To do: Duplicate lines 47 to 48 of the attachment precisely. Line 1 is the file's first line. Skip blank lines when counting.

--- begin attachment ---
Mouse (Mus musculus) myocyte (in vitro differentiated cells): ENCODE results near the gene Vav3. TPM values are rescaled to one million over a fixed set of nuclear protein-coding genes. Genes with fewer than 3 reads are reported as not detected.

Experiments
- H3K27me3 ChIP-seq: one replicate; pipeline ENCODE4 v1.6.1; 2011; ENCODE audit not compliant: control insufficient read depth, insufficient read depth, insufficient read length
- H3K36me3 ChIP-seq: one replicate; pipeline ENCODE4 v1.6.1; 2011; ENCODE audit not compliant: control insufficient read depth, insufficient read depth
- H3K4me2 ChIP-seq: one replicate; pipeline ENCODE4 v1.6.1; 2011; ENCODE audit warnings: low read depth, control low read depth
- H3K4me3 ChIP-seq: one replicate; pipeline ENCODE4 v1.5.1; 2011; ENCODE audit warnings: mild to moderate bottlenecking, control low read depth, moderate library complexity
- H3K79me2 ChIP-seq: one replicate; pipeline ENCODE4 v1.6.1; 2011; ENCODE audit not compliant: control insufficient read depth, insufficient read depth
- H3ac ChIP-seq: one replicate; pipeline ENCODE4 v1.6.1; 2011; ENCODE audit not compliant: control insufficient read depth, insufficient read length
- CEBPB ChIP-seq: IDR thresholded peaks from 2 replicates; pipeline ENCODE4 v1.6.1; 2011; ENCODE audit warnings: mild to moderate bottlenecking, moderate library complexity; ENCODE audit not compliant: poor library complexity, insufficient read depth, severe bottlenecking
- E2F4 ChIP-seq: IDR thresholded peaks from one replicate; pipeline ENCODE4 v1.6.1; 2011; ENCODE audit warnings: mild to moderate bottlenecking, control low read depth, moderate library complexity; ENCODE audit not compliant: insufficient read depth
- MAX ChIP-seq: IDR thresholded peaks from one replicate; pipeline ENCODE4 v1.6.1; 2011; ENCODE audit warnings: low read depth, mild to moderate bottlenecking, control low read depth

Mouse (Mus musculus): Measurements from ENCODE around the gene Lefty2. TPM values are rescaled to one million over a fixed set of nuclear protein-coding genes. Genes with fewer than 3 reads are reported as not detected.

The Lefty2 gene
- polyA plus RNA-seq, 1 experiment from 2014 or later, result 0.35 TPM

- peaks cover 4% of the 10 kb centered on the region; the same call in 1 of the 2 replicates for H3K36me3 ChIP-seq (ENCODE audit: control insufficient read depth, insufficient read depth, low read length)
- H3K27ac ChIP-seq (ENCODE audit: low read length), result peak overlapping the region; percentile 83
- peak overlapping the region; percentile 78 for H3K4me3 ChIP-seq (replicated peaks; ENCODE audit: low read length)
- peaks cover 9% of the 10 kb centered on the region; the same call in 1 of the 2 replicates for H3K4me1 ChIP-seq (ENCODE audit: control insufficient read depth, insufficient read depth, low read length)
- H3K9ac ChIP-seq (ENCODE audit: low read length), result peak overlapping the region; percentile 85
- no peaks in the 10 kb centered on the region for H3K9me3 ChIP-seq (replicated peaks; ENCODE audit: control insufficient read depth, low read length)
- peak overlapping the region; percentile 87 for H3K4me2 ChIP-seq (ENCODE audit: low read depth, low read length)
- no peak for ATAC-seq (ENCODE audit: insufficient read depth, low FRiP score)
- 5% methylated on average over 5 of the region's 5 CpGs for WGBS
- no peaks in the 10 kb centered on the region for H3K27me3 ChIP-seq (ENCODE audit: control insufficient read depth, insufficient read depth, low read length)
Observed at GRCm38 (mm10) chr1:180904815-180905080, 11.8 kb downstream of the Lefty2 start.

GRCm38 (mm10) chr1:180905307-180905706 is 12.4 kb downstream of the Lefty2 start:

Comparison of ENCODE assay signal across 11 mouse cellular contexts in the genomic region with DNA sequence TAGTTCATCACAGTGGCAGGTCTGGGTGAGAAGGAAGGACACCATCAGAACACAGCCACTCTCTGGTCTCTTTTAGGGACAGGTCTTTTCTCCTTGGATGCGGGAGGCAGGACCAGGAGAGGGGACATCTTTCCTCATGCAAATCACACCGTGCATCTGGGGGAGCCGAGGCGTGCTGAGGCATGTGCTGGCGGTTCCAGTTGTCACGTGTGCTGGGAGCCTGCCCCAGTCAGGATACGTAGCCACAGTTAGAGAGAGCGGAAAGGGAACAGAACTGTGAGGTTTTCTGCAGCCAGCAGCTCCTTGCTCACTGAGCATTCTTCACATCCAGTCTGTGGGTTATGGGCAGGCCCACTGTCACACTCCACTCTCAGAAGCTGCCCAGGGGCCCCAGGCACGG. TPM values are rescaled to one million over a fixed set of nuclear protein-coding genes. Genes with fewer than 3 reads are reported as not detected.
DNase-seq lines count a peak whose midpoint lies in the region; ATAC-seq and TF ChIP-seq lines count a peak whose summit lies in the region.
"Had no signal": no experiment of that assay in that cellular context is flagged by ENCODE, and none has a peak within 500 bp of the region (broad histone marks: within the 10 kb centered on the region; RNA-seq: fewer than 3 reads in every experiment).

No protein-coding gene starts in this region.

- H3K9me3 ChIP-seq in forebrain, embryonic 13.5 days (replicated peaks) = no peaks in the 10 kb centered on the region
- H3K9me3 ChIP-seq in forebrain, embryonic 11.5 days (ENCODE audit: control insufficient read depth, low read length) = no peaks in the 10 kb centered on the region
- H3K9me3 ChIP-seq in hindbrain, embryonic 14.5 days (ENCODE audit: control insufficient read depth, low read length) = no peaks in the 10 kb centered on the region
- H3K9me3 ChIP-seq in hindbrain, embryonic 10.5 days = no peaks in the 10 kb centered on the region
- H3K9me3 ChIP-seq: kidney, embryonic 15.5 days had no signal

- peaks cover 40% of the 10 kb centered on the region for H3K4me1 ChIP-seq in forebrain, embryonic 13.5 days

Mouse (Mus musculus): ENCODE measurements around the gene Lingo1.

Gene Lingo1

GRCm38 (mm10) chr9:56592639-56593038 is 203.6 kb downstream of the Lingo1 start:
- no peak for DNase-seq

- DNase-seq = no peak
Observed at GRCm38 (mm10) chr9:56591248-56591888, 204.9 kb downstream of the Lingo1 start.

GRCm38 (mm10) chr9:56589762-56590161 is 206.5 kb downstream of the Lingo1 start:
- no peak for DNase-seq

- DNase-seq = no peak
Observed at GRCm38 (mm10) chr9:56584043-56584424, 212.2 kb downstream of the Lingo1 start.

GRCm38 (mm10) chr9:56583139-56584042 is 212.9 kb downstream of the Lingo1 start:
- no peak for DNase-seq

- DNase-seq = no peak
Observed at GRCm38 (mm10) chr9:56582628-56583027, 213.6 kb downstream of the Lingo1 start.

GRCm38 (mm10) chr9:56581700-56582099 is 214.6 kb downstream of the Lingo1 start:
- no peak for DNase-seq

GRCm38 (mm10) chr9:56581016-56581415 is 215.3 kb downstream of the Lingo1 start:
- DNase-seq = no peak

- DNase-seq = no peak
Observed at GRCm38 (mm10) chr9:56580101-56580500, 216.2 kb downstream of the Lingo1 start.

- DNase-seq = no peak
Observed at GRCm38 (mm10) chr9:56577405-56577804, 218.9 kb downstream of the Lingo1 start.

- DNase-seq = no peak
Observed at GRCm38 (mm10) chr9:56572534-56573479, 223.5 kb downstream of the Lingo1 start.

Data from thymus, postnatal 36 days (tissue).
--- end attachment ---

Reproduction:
GRCm38 (mm10) chr9:56583139-56584042 is 212.9 kb downstream of the Lingo1 start:
- no peak for DNase-seq